In addition to the virtual warfare, the two sides sparred publicly. Mr. Zharov told the independent Russian news outlet The Bellthat his agency had been able to cut off one-third of the traffic to Telegram, while the company said the figure was 5 percent. The Bell suggested that traffic even rose on the day the initial blocks had been imposed.

Telegram has been sending messages to users encouraging them to use alternative means, including Virtual Private Networks, which effectively connect to the internet outside Russia, to evade the ban.

Mr. Durov is marketing this disputeas “digital resistance”, a move which has gained the support of Edward Snowden, the NSA-turned-political refugee.

However, while the feud between Pavel Durov and the FSB and RKN are making some news stories in the West, the Russian viewpoint is a little less sensational. As assessment by an expert in Internet and IT security in Russia shared this opinion with me:

The situation looks ugly for Russian IT, not because of the blockings themselves, but because the whole picture looks stupid when viewed from outside:

  • Durov fulfills the requirements of other governments but not the requirements of Russian government – for example blocking Telegram channels in Iran in December 2017.
  • There are problems with other IT services due to the mass IP bans set in place
  • Users of Telegram are told in glowing terms about the privacy that they are able to have, but usually do not use, such as the “secret chats” feature, which provides end-to-end encryption.

However, there is some logic here.

For many foreign IT companies, the Russian market is not a primary market; it is small. So, when they decide to adapt their services and products to the local laws and markets, they first try to understand how much this will cost. and then from this, they determine whether or not the market is really that important for them.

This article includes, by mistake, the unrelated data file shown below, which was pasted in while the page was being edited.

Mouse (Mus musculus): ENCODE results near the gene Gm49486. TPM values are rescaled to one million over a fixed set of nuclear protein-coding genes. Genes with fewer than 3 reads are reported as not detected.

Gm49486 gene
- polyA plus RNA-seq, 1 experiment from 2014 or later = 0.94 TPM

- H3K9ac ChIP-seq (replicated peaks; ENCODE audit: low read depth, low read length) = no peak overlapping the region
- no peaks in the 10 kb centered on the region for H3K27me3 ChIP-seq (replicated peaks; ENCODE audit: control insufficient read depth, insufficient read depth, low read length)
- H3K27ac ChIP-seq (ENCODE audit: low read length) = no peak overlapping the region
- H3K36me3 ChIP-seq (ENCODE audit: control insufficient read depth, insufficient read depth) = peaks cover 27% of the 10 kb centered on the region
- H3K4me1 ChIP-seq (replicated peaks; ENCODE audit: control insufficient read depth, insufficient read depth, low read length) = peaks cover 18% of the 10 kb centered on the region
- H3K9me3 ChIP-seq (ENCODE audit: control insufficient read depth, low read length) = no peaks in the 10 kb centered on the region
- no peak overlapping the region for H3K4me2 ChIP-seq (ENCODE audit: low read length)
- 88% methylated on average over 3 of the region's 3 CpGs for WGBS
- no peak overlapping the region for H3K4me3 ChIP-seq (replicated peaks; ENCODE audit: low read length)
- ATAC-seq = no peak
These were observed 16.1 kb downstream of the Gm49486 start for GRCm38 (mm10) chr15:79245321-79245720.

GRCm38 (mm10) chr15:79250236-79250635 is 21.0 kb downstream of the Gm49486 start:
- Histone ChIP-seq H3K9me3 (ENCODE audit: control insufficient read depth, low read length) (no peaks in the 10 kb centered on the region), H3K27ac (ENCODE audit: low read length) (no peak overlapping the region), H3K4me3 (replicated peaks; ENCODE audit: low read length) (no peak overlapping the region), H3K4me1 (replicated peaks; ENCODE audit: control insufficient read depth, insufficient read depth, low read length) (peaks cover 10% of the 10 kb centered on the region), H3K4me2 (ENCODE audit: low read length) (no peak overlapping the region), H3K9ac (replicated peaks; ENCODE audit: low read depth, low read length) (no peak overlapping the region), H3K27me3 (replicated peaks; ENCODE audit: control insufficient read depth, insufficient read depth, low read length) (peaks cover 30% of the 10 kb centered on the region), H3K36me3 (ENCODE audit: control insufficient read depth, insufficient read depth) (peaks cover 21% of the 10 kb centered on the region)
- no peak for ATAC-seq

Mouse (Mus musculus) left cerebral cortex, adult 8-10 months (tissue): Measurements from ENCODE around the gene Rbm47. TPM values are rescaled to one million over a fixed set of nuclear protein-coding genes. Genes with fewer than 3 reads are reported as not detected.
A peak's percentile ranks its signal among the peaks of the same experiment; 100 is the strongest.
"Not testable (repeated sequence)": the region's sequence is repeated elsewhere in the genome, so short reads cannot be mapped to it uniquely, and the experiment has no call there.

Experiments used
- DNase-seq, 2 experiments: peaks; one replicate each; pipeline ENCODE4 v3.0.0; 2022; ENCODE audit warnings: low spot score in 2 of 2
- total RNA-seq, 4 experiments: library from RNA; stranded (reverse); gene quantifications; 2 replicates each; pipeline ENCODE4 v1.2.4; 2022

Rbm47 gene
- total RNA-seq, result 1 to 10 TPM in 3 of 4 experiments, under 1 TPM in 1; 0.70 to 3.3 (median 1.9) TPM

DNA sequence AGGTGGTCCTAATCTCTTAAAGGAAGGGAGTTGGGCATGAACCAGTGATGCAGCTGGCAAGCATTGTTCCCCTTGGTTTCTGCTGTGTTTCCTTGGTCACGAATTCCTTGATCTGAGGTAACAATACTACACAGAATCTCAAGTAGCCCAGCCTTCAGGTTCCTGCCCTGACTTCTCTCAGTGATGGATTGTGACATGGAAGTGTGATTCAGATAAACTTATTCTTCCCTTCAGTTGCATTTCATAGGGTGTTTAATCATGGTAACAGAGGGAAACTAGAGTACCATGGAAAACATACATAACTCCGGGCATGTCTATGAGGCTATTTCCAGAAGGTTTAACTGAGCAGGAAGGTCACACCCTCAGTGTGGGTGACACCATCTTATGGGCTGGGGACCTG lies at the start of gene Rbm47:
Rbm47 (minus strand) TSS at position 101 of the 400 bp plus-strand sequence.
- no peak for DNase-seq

Russia in not at the top of the ratings for IT spending.

So, sometimes it is simply not profitable to adapt.

To that end, Durov is acting like an astute businessman. He is not interested in the Russian market (he said this in Twitter recently), the Russian segment of Telegram is just 6~7% of all the Telegram user base. Also, it is risky to be a Russian now while building an international IT company, as we see in similar situations, such as that with Kaspersky Lab.

Durov made a small PR appearance, showing that his office in Dubai.

He is not really aimed at the Russian market. But the hype gave him an international advertising campaign for free–  he is talented entrepreneur. Go to Pavel Durov’s Twitter feed and you can see this campaign in full swing presently.

To offer further perspective, you can find information about banning Telegram channels in Iran. The minister of communication of Iran asked Durov to block the channel in his Twitter and Durov did this.Iranian users number about 50-60% of the whole user base of Telegram, not 6-7% as in Russia.

Even though the unique value proposition of Telegram was the statement that “it is the most secure…”, there are already many popular messengers apps, such as WhatsApp, Viber, and Skype. So, it is impossible for Durov now to give up here – security is the main differentiator of his product. He may use this situation again to try and highlight that “Telegram is secured”, but in reality he is likely to cooperate with other governments.”